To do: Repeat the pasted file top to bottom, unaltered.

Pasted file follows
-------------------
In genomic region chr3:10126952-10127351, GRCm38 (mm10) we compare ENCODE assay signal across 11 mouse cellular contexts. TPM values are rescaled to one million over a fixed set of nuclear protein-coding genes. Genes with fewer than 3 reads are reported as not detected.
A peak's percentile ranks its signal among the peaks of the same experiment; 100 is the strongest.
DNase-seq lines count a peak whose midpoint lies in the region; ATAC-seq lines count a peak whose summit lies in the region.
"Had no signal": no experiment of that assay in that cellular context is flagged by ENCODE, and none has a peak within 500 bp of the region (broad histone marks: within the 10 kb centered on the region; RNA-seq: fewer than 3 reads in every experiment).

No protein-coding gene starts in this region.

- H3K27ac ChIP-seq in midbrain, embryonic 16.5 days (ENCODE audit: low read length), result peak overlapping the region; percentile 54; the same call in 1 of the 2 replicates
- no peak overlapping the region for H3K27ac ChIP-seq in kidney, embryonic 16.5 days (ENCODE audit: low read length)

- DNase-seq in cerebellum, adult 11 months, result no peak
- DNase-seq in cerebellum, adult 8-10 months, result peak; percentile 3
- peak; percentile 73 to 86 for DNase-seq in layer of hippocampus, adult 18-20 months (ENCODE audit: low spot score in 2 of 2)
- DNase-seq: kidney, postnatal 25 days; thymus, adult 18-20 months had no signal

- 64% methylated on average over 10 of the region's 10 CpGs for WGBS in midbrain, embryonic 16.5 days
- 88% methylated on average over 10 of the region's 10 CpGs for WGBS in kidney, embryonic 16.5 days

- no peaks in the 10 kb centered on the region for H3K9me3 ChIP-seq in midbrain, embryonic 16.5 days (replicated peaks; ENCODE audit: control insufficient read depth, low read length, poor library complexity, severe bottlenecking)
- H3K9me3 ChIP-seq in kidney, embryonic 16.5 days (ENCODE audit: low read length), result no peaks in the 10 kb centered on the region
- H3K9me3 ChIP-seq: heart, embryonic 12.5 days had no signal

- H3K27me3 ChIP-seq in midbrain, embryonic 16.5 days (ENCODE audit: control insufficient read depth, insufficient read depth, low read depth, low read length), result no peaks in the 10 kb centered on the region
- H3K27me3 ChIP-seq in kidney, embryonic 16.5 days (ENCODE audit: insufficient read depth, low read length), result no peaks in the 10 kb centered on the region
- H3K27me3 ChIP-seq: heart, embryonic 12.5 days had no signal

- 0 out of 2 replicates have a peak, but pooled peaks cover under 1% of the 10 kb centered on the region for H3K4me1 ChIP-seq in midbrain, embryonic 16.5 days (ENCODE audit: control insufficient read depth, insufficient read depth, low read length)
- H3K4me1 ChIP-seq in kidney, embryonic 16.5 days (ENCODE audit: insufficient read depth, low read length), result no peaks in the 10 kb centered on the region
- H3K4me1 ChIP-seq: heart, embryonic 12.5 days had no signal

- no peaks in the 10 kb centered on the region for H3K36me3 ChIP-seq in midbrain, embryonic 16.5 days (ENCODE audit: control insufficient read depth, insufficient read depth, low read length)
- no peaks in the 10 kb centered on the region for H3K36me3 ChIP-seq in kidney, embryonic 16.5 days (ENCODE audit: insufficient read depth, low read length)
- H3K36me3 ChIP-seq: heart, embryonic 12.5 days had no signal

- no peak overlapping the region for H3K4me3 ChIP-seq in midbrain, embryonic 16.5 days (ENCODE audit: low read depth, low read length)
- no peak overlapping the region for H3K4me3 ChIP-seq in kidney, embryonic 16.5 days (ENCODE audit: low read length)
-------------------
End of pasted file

In genomic region chr3:10126952-10127351, GRCm38 (mm10) we compare ENCODE assay signal across 11 mouse cellular contexts. TPM values are rescaled to one million over a fixed set of nuclear protein-coding genes. Genes with fewer than 3 reads are reported as not detected.
A peak's percentile ranks its signal among the peaks of the same experiment; 100 is the strongest.
DNase-seq lines count a peak whose midpoint lies in the region; ATAC-seq lines count a peak whose summit lies in the region.
"Had no signal": no experiment of that assay in that cellular context is flagged by ENCODE, and none has a peak within 500 bp of the region (broad histone marks: within the 10 kb centered on the region; RNA-seq: fewer than 3 reads in every experiment).

No protein-coding gene starts in this region.

- H3K27ac ChIP-seq in midbrain, embryonic 16.5 days (ENCODE audit: low read length), result peak overlapping the region; percentile 54; the same call in 1 of the 2 replicates
- no peak overlapping the region for H3K27ac ChIP-seq in kidney, embryonic 16.5 days (ENCODE audit: low read length)

- DNase-seq in cerebellum, adult 11 months, result no peak
- DNase-seq in cerebellum, adult 8-10 months, result peak; percentile 3
- peak; percentile 73 to 86 for DNase-seq in layer of hippocampus, adult 18-20 months (ENCODE audit: low spot score in 2 of 2)
- DNase-seq: kidney, postnatal 25 days; thymus, adult 18-20 months had no signal

- 64% methylated on average over 10 of the region's 10 CpGs for WGBS in midbrain, embryonic 16.5 days
- 88% methylated on average over 10 of the region's 10 CpGs for WGBS in kidney, embryonic 16.5 days

- no peaks in the 10 kb centered on the region for H3K9me3 ChIP-seq in midbrain, embryonic 16.5 days (replicated peaks; ENCODE audit: control insufficient read depth, low read length, poor library complexity, severe bottlenecking)
- H3K9me3 ChIP-seq in kidney, embryonic 16.5 days (ENCODE audit: low read length), result no peaks in the 10 kb centered on the region
- H3K9me3 ChIP-seq: heart, embryonic 12.5 days had no signal

- H3K27me3 ChIP-seq in midbrain, embryonic 16.5 days (ENCODE audit: control insufficient read depth, insufficient read depth, low read depth, low read length), result no peaks in the 10 kb centered on the region
- H3K27me3 ChIP-seq in kidney, embryonic 16.5 days (ENCODE audit: insufficient read depth, low read length), result no peaks in the 10 kb centered on the region
- H3K27me3 ChIP-seq: heart, embryonic 12.5 days had no signal

- 0 out of 2 replicates have a peak, but pooled peaks cover under 1% of the 10 kb centered on the region for H3K4me1 ChIP-seq in midbrain, embryonic 16.5 days (ENCODE audit: control insufficient read depth, insufficient read depth, low read length)
- H3K4me1 ChIP-seq in kidney, embryonic 16.5 days (ENCODE audit: insufficient read depth, low read length), result no peaks in the 10 kb centered on the region
- H3K4me1 ChIP-seq: heart, embryonic 12.5 days had no signal

- no peaks in the 10 kb centered on the region for H3K36me3 ChIP-seq in midbrain, embryonic 16.5 days (ENCODE audit: control insufficient read depth, insufficient read depth, low read length)
- no peaks in the 10 kb centered on the region for H3K36me3 ChIP-seq in kidney, embryonic 16.5 days (ENCODE audit: insufficient read depth, low read length)
- H3K36me3 ChIP-seq: heart, embryonic 12.5 days had no signal

- no peak overlapping the region for H3K4me3 ChIP-seq in midbrain, embryonic 16.5 days (ENCODE audit: low read depth, low read length)
- no peak overlapping the region for H3K4me3 ChIP-seq in kidney, embryonic 16.5 days (ENCODE audit: low read length)